In response to:
The Gentle Genius from the January 10, 2013 issue
To the Editors:
For readers who have noted that my review of the “Late Raphael” exhibition [NYR, January 10] refers to the “apocalyptic beasts” in Raphael’s The Vision of Ezekiel and that the caption to the tapestry version of that painting on page 63 identifies them as “symbols of the evangelists”: the beasts in Raphael’s painting are straight out of Ezekiel 1. Medieval artists assimilated them to the four evangelists. Raphael was working with Hebrew texts in the second decade of the sixteenth century with the help of his friend Egidio da Viterbo, who read Hebrew well, and because Raphael painted the prophet Isaiah in Egidio’s church of Sant’Agostino circa 1512, I assume that this Ezekiel is likewise a meditation on the Hebrew Bible.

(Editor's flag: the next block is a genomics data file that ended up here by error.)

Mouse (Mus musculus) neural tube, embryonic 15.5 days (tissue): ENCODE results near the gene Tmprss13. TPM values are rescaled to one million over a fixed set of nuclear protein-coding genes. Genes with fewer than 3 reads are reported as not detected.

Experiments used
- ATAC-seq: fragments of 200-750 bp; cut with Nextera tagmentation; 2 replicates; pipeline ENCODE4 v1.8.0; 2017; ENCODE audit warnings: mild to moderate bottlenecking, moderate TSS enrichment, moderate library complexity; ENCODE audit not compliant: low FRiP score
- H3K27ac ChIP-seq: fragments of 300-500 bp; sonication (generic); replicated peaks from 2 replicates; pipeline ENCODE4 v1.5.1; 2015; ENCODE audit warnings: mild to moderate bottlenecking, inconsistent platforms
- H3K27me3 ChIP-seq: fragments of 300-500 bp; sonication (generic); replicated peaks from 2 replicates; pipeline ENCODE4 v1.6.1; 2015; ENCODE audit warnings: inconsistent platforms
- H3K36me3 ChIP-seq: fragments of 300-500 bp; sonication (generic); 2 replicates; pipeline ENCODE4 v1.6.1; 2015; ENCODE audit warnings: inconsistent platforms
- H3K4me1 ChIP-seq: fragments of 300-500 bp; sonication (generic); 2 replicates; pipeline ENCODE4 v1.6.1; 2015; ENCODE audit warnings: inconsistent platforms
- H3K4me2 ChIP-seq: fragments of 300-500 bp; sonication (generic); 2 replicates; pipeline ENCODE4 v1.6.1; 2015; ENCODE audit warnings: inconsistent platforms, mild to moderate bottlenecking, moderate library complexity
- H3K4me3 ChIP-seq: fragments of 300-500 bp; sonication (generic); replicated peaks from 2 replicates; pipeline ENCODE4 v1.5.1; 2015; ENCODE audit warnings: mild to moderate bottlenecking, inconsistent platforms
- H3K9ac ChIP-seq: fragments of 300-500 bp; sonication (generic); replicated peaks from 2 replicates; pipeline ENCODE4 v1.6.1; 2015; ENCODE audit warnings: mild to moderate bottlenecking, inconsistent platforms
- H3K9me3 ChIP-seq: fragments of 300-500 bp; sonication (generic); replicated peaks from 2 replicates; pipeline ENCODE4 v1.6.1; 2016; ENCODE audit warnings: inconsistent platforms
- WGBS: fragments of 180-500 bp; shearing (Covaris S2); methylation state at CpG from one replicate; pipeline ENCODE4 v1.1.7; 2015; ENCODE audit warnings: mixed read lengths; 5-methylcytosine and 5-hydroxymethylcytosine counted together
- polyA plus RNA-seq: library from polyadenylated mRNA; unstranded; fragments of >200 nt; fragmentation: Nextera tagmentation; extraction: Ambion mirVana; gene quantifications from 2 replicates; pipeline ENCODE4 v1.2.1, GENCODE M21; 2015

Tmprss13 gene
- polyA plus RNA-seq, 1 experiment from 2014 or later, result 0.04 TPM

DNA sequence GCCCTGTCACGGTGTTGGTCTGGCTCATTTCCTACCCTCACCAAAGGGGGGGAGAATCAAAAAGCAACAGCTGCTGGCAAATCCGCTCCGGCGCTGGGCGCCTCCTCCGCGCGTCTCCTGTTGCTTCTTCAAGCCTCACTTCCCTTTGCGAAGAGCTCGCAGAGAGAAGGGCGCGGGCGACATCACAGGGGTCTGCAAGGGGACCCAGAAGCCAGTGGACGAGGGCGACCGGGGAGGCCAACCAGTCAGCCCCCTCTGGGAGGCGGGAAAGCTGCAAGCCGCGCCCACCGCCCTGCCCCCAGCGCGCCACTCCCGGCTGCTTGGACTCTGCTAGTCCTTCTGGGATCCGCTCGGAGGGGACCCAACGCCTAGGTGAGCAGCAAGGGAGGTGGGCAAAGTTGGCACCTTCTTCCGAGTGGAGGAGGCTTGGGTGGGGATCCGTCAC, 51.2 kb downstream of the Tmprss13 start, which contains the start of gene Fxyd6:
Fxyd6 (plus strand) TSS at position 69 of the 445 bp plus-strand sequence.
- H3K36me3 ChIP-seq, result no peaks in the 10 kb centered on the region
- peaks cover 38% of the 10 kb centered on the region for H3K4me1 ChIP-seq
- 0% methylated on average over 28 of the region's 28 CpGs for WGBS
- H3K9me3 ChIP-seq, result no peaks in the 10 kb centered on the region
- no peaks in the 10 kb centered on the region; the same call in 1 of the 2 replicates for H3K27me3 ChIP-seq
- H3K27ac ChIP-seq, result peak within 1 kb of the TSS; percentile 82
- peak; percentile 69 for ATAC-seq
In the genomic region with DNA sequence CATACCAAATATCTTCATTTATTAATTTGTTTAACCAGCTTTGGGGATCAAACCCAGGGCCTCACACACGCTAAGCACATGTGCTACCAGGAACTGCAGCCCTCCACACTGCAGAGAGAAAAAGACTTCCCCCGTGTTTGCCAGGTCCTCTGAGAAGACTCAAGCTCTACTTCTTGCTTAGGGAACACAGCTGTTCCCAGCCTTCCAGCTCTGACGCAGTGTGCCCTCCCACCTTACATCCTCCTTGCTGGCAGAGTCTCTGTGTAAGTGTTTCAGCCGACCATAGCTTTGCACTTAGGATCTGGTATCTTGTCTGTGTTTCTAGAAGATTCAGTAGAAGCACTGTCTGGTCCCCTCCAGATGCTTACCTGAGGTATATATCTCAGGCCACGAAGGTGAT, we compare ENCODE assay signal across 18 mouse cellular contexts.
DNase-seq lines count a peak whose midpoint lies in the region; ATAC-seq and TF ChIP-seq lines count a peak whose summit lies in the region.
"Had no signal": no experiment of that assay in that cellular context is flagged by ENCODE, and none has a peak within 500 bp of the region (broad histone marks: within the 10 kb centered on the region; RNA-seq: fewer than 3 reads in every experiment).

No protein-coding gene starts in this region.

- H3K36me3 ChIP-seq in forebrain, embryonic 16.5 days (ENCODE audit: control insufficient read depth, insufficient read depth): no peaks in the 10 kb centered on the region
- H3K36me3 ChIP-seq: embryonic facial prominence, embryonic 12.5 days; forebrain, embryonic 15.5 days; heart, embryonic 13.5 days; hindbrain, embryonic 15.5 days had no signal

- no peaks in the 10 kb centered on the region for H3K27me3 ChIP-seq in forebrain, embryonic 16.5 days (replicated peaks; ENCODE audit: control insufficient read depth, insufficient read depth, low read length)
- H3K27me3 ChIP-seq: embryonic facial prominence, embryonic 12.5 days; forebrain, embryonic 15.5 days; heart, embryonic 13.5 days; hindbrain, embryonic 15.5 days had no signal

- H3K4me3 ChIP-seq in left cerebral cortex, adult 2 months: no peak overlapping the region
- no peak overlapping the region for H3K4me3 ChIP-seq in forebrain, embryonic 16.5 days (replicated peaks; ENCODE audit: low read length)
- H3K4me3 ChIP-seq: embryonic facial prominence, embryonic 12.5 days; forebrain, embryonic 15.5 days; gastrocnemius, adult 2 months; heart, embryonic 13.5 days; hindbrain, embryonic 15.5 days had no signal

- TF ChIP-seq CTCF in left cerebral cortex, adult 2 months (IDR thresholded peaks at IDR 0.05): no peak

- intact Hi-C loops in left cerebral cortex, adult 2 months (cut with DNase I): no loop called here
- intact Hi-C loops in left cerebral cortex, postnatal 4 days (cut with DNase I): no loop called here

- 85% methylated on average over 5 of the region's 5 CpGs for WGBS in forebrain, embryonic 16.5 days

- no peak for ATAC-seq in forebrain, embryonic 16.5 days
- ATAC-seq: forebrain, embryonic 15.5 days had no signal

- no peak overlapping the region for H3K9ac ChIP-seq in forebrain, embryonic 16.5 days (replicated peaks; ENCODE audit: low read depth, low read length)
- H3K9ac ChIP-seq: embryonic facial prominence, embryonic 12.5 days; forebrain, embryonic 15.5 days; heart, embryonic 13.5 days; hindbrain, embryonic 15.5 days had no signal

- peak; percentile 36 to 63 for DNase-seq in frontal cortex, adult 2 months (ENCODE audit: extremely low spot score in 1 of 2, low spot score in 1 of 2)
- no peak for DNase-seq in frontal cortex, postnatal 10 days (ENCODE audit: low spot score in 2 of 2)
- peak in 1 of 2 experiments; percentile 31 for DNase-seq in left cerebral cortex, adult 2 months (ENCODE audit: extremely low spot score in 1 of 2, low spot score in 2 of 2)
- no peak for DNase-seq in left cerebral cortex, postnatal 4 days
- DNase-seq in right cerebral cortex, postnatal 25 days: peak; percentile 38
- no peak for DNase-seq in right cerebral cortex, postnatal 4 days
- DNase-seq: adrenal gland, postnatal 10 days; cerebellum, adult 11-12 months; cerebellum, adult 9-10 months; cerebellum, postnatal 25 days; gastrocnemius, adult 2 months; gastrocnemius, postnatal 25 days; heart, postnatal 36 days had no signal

But meanings are layered in early-sixteenth-century Rome; another reader has noted that I discuss the Tiber valley rather than the Valley of Chebar (Ezekiel 1:1). In the simplest visual terms, Raphael was portraying Ezekiel’s vision in a landscape he knew well, the Tiber valley, but to Egidio da Viterbo and other contemporary preachers, Italy was the New Israel and Rome the New Jerusalem, and the Tiber valley might therefore be seen as a new Valley of Chebar.
Ingrid D. Rowland